Proposed Rule in Pennsylvania to Increase the Average Value of Medical Malpractice Lawsuits
If you have been harmed due to a negligent act or omission to act on the part of your healthcare provider, contact our Philadelphia medical malpractice attorney Eric H. Weitz at The Weitz Firm, LLC. fights for your medical errors or negligent medical care compensation.
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February 1, 2019
The Weitz Firm, LLC

Philadelphia is inching toward becoming the epicenter of medical malpractice lawsuits in Pennsylvania, as the Supreme Court is considering a proposal that would abolish the requirement that medical malpractice lawsuits should be filed in the county where the alleged injury occurred.

“So what’s the big deal?” you may be thinking. Our Philadelphia medical malpractice lawyer at The Weitz Firm, LLC, explains that juries in Philadelphia have a history of awarding multi-million verdicts in medical malpractice cases. And this is definitely a good thing for individuals who suffer injuries or illnesses as a result of medical errors or negligent medical care.

But the high risk of your medical malpractice case getting stuck in courts and getting delayed for months or years due to the long queue of medical malpractice lawsuits filed by injured individuals in Philadelphia is definitely not a good thing.

2019 changes to Pennsylvania’s medical malpractice law

The Pennsylvania Supreme Court is considering a proposal that would undo a rule that requires medical malpractice lawsuits to be filed in the county where the alleged medical malpractice occurred. The legal requirement has been in place since the early 2000s.

One of the requirements introduced as part of the changes in the early 2000s required the injured patients to obtain a certification of merit for their injury before suing the negligent medical professional. Legal experts agree that the existing requirements are responsible for the noticeable decline in the number of medical malpractice lawsuits filed in Pennsylvania as well as the reduced average value of medical malpractice suits in the state.

“However, even the staunchest opponents of the early 2000s changes cannot deny the fact that these changes helped stabilize Pennsylvania’s medical malpractice insurance market,” says our experienced medical malpractice lawyer in Philadelphia. But Pennsylvania could go back to the way it was prior to those changes.

How will the proposed rule change impact medical malpractice lawsuits in Philadelphia?

But how will the proposed rule change impact medical malpractice lawsuits in Pennsylvania? Abolishing the existing requirement has its pros and cons. From the one hand, there will be an uptick of medical malpractice cases filed in Philadelphia. From the other hand, the value of these cases will go up significantly.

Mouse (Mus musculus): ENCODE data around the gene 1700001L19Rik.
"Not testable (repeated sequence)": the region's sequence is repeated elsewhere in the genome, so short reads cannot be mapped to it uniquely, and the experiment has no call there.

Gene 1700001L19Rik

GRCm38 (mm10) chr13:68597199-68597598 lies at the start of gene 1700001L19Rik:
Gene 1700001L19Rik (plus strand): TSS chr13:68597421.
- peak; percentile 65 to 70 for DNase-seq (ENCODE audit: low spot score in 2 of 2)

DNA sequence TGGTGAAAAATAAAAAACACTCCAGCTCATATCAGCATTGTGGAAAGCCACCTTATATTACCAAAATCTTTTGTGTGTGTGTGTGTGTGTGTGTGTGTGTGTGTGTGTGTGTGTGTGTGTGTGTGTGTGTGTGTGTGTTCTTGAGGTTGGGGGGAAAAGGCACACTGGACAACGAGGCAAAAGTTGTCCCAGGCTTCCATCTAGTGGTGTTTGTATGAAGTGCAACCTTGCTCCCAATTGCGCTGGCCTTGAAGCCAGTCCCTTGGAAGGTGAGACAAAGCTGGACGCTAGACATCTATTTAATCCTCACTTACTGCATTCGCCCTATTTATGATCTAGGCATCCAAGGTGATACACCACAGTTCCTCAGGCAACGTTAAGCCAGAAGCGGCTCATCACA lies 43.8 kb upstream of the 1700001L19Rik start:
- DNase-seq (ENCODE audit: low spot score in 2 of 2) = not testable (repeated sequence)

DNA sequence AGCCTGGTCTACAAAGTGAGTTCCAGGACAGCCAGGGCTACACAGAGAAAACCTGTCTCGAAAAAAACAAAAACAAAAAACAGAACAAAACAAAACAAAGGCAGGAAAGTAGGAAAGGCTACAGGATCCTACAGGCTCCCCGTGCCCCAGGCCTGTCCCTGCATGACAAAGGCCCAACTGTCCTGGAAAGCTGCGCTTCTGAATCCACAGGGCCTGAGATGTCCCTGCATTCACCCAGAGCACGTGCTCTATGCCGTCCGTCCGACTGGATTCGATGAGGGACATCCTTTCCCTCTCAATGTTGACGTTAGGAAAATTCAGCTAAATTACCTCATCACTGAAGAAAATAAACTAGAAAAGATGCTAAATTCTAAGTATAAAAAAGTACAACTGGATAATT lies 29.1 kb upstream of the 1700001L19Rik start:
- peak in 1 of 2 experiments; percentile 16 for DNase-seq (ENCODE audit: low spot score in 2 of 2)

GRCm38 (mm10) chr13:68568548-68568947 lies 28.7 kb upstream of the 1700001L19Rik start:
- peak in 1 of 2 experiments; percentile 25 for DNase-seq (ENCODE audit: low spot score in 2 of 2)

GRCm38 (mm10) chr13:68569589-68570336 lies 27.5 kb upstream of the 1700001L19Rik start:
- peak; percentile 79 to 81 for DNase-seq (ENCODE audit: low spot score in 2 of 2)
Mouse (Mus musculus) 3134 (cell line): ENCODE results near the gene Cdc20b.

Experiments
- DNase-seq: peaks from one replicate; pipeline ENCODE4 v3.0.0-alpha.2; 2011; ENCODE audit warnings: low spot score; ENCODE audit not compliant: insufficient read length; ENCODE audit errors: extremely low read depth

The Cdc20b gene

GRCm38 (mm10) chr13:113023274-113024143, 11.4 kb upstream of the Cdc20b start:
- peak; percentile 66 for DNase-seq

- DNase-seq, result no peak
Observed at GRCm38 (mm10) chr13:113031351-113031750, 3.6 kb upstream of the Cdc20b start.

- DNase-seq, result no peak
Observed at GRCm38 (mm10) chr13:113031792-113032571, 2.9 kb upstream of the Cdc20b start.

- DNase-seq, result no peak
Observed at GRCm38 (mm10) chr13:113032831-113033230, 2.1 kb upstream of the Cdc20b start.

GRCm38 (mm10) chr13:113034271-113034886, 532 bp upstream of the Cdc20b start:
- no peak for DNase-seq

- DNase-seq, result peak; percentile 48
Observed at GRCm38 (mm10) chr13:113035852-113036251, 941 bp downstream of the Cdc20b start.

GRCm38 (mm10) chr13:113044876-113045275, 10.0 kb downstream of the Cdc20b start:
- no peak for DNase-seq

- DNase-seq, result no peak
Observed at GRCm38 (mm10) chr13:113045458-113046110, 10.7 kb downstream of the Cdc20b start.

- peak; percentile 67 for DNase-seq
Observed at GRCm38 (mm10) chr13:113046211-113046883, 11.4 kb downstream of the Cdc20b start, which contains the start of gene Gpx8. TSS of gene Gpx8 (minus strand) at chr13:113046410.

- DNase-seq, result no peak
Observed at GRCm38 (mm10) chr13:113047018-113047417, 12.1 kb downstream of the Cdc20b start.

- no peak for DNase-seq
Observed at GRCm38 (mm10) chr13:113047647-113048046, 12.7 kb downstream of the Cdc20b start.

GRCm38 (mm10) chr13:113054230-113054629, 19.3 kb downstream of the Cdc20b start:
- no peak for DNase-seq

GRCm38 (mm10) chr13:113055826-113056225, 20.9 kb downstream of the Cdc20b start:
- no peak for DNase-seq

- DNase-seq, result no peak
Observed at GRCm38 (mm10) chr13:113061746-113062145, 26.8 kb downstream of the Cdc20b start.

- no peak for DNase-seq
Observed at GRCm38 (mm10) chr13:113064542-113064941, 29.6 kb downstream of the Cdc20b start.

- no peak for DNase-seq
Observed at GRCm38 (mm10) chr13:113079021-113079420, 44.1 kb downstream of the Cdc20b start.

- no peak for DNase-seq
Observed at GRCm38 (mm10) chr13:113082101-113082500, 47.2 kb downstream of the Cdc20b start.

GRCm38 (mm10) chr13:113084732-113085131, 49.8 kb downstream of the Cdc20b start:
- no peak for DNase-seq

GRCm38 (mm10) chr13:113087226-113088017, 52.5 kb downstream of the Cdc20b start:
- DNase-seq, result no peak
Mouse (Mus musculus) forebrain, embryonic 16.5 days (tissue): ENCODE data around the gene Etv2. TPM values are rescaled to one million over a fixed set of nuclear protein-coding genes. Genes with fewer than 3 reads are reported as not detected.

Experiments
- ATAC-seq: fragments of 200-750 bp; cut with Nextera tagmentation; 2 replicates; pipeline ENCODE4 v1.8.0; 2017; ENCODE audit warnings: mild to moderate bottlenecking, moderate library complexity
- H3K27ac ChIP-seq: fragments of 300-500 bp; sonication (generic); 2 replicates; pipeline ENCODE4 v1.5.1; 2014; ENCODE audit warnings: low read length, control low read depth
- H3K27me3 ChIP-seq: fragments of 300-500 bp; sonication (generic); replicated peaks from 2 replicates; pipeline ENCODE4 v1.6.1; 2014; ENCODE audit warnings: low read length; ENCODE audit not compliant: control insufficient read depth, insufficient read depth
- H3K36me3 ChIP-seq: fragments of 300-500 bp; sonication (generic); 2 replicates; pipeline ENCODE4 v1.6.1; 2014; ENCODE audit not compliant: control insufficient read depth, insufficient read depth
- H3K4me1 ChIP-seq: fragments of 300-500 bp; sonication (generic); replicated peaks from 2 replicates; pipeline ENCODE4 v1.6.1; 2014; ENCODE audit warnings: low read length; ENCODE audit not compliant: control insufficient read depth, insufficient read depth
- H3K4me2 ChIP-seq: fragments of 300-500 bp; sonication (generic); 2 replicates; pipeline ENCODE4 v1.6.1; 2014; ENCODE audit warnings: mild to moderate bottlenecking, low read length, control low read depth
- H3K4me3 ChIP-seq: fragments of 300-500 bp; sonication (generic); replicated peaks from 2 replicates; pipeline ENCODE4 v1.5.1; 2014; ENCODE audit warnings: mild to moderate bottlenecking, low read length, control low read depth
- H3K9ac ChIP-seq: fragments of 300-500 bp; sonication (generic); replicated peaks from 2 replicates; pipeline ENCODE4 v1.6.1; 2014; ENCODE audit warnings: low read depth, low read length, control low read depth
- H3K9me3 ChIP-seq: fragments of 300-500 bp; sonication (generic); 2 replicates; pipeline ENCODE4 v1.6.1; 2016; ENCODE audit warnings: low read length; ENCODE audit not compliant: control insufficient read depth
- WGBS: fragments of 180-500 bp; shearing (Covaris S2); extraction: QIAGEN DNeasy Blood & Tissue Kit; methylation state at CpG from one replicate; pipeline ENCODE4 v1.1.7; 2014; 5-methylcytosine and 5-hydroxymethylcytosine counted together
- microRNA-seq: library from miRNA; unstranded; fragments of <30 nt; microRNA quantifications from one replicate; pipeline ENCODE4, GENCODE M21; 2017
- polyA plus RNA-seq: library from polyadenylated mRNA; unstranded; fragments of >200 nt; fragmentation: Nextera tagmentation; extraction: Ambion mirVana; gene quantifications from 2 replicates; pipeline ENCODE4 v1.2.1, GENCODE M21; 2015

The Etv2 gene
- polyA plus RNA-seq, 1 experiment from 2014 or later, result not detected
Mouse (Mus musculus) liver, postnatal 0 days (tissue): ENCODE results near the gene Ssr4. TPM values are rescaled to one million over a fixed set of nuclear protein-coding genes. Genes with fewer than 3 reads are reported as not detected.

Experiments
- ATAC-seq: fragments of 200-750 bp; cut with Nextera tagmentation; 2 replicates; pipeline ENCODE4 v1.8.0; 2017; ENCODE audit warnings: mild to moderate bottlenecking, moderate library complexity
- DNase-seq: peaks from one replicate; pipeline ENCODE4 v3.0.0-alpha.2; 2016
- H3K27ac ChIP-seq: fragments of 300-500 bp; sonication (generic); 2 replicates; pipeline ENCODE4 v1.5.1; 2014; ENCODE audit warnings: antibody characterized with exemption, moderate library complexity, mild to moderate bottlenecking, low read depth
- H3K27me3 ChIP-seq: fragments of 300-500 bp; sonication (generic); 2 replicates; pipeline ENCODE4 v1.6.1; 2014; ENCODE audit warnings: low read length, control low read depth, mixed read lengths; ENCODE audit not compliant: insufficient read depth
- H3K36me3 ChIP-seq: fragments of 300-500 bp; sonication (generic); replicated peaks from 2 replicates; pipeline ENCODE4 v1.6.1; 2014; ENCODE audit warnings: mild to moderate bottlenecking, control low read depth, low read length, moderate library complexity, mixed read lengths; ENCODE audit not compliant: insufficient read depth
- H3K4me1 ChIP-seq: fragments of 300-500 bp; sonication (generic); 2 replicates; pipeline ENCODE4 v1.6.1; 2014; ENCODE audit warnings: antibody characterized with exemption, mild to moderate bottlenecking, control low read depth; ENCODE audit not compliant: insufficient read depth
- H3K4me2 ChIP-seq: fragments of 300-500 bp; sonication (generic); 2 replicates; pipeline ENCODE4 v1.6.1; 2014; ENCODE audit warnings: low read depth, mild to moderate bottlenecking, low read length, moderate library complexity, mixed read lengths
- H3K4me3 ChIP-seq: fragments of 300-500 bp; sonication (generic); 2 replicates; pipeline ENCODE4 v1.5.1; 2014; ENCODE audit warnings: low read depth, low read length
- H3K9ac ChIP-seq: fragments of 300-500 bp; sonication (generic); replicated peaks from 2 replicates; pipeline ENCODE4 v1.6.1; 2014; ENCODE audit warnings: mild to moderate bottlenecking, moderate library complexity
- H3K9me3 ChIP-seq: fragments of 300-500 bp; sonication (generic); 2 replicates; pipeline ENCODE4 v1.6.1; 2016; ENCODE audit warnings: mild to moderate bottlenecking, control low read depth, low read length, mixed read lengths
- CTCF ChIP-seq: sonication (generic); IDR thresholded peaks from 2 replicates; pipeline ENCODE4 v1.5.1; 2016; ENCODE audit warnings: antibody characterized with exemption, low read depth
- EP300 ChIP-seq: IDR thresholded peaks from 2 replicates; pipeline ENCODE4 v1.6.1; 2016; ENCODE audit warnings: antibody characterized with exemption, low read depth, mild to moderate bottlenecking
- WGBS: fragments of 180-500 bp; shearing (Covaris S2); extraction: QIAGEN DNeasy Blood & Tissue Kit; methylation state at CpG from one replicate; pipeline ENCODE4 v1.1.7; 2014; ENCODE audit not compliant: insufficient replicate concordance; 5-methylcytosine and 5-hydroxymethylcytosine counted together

From the one hand, it also means that medical malpractice insurance will be more expensive. From the other hand, it will also increase the waiting time in Philadelphia courts, as juries in Pennsylvania’s largest city will most likely struggle with the increased overload and stacks of unresolved and pending medical malpractice cases.

How the new law will affect the value of medical malpractice lawsuits in Philadelphia

Our Philadelphia medical malpractice attorney explains how the value of medical malpractice cases could go up once the proposed rule change comes into effect in Pennsylvania. According to Pennsylvania’s state data, an annual average of 1,204 medical malpractice lawsuits were filed in Philadelphia from 2000 to 2003 (before the changes to Pennsylvania law were made).

In the period between 2007 and 2017, an annual average of 416 medical malpractice cases were brought in Philadelphia. For the sake of comparison, a total number of jury verdicts in medical malpractice cases that exceed the $1 million mark dropped from 73 (2000-2003) to only 13 (2015-2017).

Also, our medical malpractice attorney in Philadelphia reminds readers about the inevitable impact of the proposed rule change on the value of insurance coverage. The average medical malpractice coverage cost up to $130,000 back in 2003, while under the existing law, the same insurance coverage costs about $50,000.

Only time will tell whether or not the Supreme Court justices accept the proposed rule change that would send Pennsylvania back to the early 2000s. For the time being, if you have been harmed due to a negligent act or omission to act on the part of your healthcare provider, do not hesitate to speak to our lawyers at The Weitz Firm, LLC. Call our offices at 267-587-6240 today.

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